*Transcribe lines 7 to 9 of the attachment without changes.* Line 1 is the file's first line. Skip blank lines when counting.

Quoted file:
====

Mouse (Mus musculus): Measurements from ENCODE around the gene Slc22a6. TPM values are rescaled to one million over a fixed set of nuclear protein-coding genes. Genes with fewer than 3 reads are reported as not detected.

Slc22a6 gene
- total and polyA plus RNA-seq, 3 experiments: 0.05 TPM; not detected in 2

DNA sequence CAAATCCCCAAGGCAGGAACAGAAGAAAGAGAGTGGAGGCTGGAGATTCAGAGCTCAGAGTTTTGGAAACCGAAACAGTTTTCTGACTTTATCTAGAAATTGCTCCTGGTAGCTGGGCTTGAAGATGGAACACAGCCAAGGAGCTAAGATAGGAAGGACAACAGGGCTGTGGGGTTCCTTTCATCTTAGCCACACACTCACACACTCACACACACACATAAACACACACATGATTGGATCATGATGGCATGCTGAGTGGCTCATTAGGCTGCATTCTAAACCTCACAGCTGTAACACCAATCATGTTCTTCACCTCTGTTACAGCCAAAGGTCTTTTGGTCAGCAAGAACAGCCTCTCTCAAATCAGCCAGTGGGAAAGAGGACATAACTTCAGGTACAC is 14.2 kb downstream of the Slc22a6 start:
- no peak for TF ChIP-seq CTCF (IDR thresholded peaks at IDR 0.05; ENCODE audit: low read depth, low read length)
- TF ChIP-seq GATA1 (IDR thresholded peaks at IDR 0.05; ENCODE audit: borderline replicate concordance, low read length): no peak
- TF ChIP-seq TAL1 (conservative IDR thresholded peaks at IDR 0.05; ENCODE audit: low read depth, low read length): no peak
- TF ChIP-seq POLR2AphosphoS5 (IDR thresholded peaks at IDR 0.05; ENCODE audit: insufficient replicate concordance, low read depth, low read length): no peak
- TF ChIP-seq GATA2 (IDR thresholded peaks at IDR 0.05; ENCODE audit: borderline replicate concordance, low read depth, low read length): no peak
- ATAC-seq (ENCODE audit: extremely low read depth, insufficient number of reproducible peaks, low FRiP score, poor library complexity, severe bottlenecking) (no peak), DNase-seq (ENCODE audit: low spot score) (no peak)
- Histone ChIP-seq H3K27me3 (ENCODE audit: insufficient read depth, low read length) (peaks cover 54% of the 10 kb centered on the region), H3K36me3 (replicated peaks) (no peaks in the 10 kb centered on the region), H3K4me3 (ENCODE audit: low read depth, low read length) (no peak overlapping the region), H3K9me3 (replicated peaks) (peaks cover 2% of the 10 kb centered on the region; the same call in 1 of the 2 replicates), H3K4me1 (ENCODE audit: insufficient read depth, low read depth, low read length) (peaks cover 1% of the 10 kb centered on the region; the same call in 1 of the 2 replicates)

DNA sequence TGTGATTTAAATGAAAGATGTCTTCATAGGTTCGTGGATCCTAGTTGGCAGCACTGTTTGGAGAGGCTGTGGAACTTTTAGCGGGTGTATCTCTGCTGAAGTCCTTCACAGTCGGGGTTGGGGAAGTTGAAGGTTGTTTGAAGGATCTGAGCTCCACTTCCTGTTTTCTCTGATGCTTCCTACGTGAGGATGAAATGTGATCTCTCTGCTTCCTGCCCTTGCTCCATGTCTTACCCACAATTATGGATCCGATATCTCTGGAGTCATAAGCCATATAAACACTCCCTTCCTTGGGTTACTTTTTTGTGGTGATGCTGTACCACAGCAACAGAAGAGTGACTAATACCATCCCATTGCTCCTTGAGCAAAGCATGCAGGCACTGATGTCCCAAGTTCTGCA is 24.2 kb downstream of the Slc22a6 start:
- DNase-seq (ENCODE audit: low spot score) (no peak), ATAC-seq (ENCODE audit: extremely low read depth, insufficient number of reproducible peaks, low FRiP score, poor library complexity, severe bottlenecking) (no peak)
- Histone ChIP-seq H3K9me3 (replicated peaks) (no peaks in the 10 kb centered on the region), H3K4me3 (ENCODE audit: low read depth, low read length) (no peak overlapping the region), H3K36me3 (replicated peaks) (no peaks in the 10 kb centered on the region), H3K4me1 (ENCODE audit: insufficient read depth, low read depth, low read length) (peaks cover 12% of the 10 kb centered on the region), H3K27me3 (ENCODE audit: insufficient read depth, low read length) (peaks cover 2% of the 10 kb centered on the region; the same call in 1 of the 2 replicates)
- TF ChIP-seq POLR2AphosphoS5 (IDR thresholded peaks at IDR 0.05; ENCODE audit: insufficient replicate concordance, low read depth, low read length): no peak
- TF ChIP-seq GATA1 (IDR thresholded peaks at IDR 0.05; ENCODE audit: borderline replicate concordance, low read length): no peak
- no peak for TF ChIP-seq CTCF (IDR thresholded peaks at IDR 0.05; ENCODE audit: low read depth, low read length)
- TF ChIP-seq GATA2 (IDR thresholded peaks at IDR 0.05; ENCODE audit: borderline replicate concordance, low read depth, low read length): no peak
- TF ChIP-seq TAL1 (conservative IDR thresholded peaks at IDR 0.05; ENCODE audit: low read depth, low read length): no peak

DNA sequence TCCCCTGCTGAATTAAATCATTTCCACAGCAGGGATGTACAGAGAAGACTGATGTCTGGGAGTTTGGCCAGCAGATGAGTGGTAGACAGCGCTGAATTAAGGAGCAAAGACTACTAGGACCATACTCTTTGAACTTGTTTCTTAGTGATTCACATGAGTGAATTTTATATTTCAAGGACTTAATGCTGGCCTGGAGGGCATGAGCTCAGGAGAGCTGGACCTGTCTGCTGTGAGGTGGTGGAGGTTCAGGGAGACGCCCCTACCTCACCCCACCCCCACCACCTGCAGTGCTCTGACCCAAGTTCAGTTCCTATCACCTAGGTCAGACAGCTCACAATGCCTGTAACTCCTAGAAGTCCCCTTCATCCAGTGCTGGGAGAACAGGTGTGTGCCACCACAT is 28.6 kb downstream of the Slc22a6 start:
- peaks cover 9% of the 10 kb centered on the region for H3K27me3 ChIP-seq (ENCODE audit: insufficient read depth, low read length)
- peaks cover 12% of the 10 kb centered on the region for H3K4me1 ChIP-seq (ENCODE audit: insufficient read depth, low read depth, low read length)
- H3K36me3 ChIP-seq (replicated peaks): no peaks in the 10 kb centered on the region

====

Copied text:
- TF ChIP-seq TAL1 (conservative IDR thresholded peaks at IDR 0.05; ENCODE audit: low read depth, low read length): no peak
- TF ChIP-seq POLR2AphosphoS5 (IDR thresholded peaks at IDR 0.05; ENCODE audit: insufficient replicate concordance, low read depth, low read length): no peak
- TF ChIP-seq GATA2 (IDR thresholded peaks at IDR 0.05; ENCODE audit: borderline replicate concordance, low read depth, low read length): no peak